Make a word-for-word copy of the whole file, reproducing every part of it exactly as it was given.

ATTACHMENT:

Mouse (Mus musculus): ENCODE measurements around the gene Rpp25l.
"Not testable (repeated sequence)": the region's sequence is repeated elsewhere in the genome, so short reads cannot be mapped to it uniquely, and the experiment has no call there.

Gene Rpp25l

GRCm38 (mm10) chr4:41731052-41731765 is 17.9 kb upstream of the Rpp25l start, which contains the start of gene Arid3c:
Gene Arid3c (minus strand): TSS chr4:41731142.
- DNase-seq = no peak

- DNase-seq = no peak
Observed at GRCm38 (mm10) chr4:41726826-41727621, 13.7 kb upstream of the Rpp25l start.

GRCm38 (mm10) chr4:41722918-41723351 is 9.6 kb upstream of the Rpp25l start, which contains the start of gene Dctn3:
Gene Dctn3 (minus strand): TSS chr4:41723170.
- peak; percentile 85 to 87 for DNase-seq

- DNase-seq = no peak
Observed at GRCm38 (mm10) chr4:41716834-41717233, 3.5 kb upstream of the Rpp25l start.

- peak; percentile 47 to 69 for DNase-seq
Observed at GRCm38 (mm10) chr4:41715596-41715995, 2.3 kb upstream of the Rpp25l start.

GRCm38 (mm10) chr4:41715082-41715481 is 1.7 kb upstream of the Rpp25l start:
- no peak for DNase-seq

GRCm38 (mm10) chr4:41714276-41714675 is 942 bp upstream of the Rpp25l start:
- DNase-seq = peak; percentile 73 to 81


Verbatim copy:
Mouse (Mus musculus): ENCODE measurements around the gene Rpp25l.
"Not testable (repeated sequence)": the region's sequence is repeated elsewhere in the genome, so short reads cannot be mapped to it uniquely, and the experiment has no call there.

Gene Rpp25l

GRCm38 (mm10) chr4:41731052-41731765 is 17.9 kb upstream of the Rpp25l start, which contains the start of gene Arid3c:
Gene Arid3c (minus strand): TSS chr4:41731142.
- DNase-seq = no peak

- DNase-seq = no peak
Observed at GRCm38 (mm10) chr4:41726826-41727621, 13.7 kb upstream of the Rpp25l start.

GRCm38 (mm10) chr4:41722918-41723351 is 9.6 kb upstream of the Rpp25l start, which contains the start of gene Dctn3:
Gene Dctn3 (minus strand): TSS chr4:41723170.
- peak; percentile 85 to 87 for DNase-seq

- DNase-seq = no peak
Observed at GRCm38 (mm10) chr4:41716834-41717233, 3.5 kb upstream of the Rpp25l start.

- peak; percentile 47 to 69 for DNase-seq
Observed at GRCm38 (mm10) chr4:41715596-41715995, 2.3 kb upstream of the Rpp25l start.

GRCm38 (mm10) chr4:41715082-41715481 is 1.7 kb upstream of the Rpp25l start:
- no peak for DNase-seq

GRCm38 (mm10) chr4:41714276-41714675 is 942 bp upstream of the Rpp25l start:
- DNase-seq = peak; percentile 73 to 81